The morning lingerie shoot was a lot of fun. I'm not just saying that because there were a bunch of models standing around in their underwear! Everyone was very relaxed. No one was uncomfortable. The music was turned up, people were dancing and laughing, and we were getting some great photos. Here's a tip: If you're getting good photos, show them to your subject! Regardless of whether you're an experienced model or if it's your first photo shoot, having a photographer say "These photos are looking great!" and just keep shooting does not compare to hearing that and then actually seeing the photos. It's an instant boost in confidence! Plus, there's been many times I've thought the photos are looking great, but when I show them to the subject they notice something they don't like and then change it, making even better photos.

We eventually had 4 different locations for shooting in the morning. For some reason, that wasn't enough for me, so I asked if anyone wanted to step outside and shoot against the side of the building. Keep in mind, it's 40° and windy outside and everyone is in lingerie. Kat stepped up and volunteered! We didn't stay outside long, but we did get some great shots. Once we came back inside, it was just constant shooting for the next few hours. The photographers and models all slowly cycled through the different setups so everyone got to shoot everywhere.

Eventually it was time to move into the fashion part of the shoot. More models started to show up and the ones from the morning changed. The photographers decided to change a few of the setups, so while the models got ready we moved equipment around. Fortunately, the kind people at the North Denver Photography Studio let us spread out into the other studios, basically giving us access to the entire place. This opened up so many different possibilities for shooting, it was a little ridiculous! Suddenly we had scenery, props, backdrops and more equipment. It was time to shoot!

Because we got so spread out, we had the flexibility to tweak the lighting so that it looked the way we wanted. Instead of shooting the same person with the same lighting setup as 5 other photographers, we had the chance to create something unique. Some of the models, like Caleb and Brandy, really took this opportunity to voice their opinions and help to create some great images. For all of this, I am grateful to the studio and the models.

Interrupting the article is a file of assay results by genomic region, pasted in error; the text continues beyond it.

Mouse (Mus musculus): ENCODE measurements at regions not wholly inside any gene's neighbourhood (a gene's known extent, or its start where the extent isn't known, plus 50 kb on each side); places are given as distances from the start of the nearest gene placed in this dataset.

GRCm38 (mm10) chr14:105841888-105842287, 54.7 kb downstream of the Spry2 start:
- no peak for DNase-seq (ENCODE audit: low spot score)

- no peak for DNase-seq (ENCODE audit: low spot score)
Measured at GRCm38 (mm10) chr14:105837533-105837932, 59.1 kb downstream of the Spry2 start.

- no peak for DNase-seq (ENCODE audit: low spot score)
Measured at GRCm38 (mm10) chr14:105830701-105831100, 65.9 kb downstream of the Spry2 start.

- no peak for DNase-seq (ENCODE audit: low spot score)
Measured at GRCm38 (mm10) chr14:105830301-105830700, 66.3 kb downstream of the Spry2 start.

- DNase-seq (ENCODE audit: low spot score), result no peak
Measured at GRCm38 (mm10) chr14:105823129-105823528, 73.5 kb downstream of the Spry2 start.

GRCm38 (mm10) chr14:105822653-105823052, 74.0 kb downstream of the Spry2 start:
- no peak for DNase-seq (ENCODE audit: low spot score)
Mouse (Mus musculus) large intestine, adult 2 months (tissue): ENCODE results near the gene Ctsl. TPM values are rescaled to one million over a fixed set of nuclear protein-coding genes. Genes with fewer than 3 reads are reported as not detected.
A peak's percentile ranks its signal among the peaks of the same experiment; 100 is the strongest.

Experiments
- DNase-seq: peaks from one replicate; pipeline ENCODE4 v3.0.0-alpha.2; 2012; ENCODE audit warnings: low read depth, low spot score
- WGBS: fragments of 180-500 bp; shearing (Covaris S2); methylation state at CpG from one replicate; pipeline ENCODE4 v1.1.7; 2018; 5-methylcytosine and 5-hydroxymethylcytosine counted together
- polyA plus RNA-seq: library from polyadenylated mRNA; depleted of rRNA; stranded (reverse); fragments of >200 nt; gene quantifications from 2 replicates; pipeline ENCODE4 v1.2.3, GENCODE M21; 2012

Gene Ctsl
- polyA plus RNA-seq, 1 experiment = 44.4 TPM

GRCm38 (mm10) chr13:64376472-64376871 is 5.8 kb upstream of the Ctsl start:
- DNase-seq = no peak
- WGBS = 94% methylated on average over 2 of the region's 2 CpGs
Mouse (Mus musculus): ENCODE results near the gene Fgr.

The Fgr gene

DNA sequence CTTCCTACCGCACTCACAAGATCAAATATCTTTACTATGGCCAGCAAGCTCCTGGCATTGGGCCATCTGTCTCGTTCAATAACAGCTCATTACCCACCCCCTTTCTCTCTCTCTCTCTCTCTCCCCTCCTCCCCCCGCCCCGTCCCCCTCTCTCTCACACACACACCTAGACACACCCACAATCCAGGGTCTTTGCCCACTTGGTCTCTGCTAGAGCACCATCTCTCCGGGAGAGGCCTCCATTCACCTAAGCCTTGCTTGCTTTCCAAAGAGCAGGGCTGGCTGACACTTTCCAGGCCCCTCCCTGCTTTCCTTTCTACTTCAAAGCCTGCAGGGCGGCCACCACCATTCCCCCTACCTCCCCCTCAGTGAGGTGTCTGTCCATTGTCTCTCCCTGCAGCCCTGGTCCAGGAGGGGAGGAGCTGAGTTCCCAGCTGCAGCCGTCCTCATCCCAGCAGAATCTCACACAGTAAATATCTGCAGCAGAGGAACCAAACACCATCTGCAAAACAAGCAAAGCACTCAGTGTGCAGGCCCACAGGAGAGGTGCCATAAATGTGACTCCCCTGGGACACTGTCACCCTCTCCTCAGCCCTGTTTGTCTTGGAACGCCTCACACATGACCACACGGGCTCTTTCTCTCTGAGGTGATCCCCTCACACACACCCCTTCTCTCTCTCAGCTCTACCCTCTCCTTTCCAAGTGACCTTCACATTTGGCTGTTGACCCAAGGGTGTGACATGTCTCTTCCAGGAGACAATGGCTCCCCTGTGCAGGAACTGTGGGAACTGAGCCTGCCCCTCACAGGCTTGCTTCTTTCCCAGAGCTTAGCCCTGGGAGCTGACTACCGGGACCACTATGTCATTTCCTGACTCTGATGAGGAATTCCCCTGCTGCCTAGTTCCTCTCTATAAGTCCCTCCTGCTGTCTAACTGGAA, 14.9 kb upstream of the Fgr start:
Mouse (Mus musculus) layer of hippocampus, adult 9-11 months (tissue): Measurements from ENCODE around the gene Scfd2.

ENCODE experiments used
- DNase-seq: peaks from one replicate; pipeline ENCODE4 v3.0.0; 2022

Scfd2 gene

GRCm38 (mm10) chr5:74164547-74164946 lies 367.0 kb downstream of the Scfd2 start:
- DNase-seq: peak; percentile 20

At the end of the day, after working with so many different people in so many different locations, I had taken lots of photos, and when I say lots of photos, I mean, "Wow, when am I going to have the time to edit all of these photos?". What really makes me happy is that it wasn't like a production line: Pose... shoot... next! Pose... shoot... next! There was interaction. Contacts were made, stories were told and laughs were shared. Everyone seemed to get along and have a good time. Really, isn't that what it's all about?

You can see more photos here.

Tuesday, December 15, 2009

Tech Tuesdays - Lights, Strobes and Modifiers

First off, let me make it clear that I'm no expert when it comes to studio lighting. I've always been a little intimidated by it, mostly due to lack of experience. With that being said, there's no way I'm going to write a comprehensive study of studio lighting techniques today. Instead, I'm going to give a "fist impression" of my crash-course in lighting I received this weekend.

I was fortunate enough to attend a year-end party/networking event for local photographers and models. It was held on a Saturday in a large studio that had lots of different locations and lights that we could use. Having lots of lights, lots of space and lots of models to work with is an experience that can be very overwhelming or extremely rewarding. I was richly rewarded.

There were many different lighting setups that I was able to use, but I'm going to focus on four of them here. They include a softbox, a strobe with a honeycomb grid, a beauty dish and a hot light in a softbox. They all have their specific uses and they can all give different looks. Here's my take on each one...

This is probably the most common studio light. Take a big flash, put it inside of a fabric box to diffuse and shape the light and you're ready to make some pretty pictures. Depending on the size of the softbox (they can range from 2'x2' squares to 8' octagons and larger), the light can either light a specific part of a subject or fill an entire room. Most of the setups on Saturday used at least one softbox. The image you see below used the same setup as seen in the above image, which was three softboxes (two of which you can see). The two that are visible on the sides of the photo were used to "rim" the subjects and separate them from the background. The main light was provided by a large (maybe 4'x4') softbox in front of the scene.

Honeycomb Grid:
This is a specific attachment that goes on a strobe. Instead of putting the strobe in a softbox to soften the light, it's left exposed which gives a much harsher light. If you just fire a strobe, though, the light tends to spread out and light everything in front of it. By attaching a honeycomb grid to the front of the strobe, the light is focused into a defined beam of light (somewhat like a snoot, but the light is not as shaped and defined). It almost gives a spotlight effect. In the image below, you can see how quickly the light falls off into darkness. The hardest thing about shooting with this light was the if the model moved just a bit, they quickly moved out of the light and into shadow.